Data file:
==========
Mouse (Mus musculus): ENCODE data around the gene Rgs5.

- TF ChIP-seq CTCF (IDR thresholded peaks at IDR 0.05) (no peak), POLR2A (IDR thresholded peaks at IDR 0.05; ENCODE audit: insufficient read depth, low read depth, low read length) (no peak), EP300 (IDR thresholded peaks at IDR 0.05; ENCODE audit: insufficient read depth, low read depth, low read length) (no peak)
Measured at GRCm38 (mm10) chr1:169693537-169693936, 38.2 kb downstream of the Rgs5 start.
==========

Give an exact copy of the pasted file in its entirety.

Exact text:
Mouse (Mus musculus): ENCODE data around the gene Rgs5.

- TF ChIP-seq CTCF (IDR thresholded peaks at IDR 0.05) (no peak), POLR2A (IDR thresholded peaks at IDR 0.05; ENCODE audit: insufficient read depth, low read depth, low read length) (no peak), EP300 (IDR thresholded peaks at IDR 0.05; ENCODE audit: insufficient read depth, low read depth, low read length) (no peak)
Measured at GRCm38 (mm10) chr1:169693537-169693936, 38.2 kb downstream of the Rgs5 start.